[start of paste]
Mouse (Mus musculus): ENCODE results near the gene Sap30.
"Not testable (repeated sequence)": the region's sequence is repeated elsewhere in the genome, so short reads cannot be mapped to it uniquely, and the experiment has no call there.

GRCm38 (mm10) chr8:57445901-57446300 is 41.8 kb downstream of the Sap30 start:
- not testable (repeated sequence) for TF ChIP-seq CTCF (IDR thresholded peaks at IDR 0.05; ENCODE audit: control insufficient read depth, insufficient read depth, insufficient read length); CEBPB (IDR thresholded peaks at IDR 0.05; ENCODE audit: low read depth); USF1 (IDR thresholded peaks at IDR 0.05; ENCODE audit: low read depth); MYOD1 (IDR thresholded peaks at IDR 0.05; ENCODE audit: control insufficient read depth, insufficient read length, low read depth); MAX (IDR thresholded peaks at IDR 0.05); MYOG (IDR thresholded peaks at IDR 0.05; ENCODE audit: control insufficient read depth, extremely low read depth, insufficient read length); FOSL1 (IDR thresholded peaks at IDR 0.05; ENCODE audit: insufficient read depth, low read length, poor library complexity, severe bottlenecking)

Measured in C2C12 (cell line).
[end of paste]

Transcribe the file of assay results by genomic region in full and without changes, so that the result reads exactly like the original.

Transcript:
Mouse (Mus musculus): ENCODE results near the gene Sap30.
"Not testable (repeated sequence)": the region's sequence is repeated elsewhere in the genome, so short reads cannot be mapped to it uniquely, and the experiment has no call there.

GRCm38 (mm10) chr8:57445901-57446300 is 41.8 kb downstream of the Sap30 start:
- not testable (repeated sequence) for TF ChIP-seq CTCF (IDR thresholded peaks at IDR 0.05; ENCODE audit: control insufficient read depth, insufficient read depth, insufficient read length); CEBPB (IDR thresholded peaks at IDR 0.05; ENCODE audit: low read depth); USF1 (IDR thresholded peaks at IDR 0.05; ENCODE audit: low read depth); MYOD1 (IDR thresholded peaks at IDR 0.05; ENCODE audit: control insufficient read depth, insufficient read length, low read depth); MAX (IDR thresholded peaks at IDR 0.05); MYOG (IDR thresholded peaks at IDR 0.05; ENCODE audit: control insufficient read depth, extremely low read depth, insufficient read length); FOSL1 (IDR thresholded peaks at IDR 0.05; ENCODE audit: insufficient read depth, low read length, poor library complexity, severe bottlenecking)

Measured in C2C12 (cell line).